Breaking: A Current Affair Story Found To Be Factually Inaccurate, Invasion Of Privacy

Today, in water still wet news, A Current Affair has been formally reprimanded after a investigative report on former Australian Olympic gold medalist Neil Brooks was found to have breached Australian Communications and Media Authority codes relating to accuracy, privacy and complaints handling

The half-hour Inception horns reliant tabloid news program and natural enemy to tradesmen everywhere aired a 19 minute report last year in which Brooks was labelled “a disgrace to Australia” and “one of Australia’s most notorious conmen”, put under surveillance and in accordance with the show’s MO badgered and ambushed by reporters to answer loaded questions about his part in an alleged Ponzi scheme spanning three continents. 

The 32 page ACMA investigation ruled that “the program had insufficient evidence to support its claim during a 5
March, 2012 broadcast that police in Australia, the United States and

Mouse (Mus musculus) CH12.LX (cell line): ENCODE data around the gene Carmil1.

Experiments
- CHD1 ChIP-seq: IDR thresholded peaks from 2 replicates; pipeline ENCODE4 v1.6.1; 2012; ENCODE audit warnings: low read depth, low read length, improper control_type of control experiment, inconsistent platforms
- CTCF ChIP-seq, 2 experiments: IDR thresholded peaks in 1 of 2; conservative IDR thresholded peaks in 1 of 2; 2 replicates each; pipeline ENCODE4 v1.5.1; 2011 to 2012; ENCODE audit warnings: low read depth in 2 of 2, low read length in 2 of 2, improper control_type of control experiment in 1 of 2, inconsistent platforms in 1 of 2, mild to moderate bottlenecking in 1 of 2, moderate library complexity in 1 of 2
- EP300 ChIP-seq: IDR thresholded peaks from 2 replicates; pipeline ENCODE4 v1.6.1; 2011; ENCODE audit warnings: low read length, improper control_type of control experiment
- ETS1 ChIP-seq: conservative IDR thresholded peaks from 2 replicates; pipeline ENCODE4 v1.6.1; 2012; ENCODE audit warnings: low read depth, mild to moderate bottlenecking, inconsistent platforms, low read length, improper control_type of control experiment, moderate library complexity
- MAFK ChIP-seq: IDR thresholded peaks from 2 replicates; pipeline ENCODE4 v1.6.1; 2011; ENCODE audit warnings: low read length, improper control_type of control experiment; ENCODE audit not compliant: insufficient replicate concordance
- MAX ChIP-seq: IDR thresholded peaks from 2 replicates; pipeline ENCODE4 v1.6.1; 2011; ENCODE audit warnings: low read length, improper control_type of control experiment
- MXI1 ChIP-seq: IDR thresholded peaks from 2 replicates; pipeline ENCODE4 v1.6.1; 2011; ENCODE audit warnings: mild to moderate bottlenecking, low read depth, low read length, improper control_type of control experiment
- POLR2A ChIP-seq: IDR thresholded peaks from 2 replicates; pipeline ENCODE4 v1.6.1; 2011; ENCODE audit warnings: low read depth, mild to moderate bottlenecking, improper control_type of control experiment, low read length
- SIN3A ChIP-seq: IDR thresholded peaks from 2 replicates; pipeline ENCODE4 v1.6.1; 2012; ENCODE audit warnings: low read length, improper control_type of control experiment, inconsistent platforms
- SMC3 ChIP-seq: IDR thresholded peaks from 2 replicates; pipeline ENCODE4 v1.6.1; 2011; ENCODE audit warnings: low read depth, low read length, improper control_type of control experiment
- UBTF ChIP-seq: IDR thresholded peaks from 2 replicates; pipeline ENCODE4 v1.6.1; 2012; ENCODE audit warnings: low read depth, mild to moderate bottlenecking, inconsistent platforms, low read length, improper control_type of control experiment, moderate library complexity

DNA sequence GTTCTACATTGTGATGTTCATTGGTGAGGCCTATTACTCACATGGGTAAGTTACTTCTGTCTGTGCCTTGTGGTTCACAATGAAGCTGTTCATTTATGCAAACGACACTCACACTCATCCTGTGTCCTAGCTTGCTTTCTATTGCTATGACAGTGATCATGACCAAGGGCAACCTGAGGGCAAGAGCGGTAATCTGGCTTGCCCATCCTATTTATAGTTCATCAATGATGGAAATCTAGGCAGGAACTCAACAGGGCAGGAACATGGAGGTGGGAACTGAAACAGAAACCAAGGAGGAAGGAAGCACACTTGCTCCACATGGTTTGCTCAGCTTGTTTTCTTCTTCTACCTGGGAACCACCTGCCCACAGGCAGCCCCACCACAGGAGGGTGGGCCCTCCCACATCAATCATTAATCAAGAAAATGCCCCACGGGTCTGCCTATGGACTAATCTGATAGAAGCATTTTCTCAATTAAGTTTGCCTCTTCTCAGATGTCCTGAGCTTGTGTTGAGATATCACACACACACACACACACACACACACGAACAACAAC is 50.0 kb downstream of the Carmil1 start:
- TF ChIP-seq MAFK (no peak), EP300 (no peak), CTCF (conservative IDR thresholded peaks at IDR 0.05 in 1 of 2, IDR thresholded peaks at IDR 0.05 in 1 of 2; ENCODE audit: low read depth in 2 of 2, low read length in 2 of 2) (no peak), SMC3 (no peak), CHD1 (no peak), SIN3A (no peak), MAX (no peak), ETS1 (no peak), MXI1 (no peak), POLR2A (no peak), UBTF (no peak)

France were investigating allegations of fraud against the former
swimmer and his wife,”
but found that other allegations pertaining to his alleged fraudulent activity did not breach provisions because evidence provided by Brooks and ACA was inconclusive or they just weren’t “factual material”. So, you know, he might yet be a degenerate conman. Police just aren’t investigating him or weren’t at the time of airing.  

The segment was also ruled to have breached privacy codes by planting hessian sacks with money signs on Brooks’ property televising the French address of the swimmer’s wife, Linda Brooks. A third breach was identified after the program failed to adequately respond to Brooks’ complaints.

As Brooks so eloquently puts it: “You are the biggest shit stirrer in Australia.”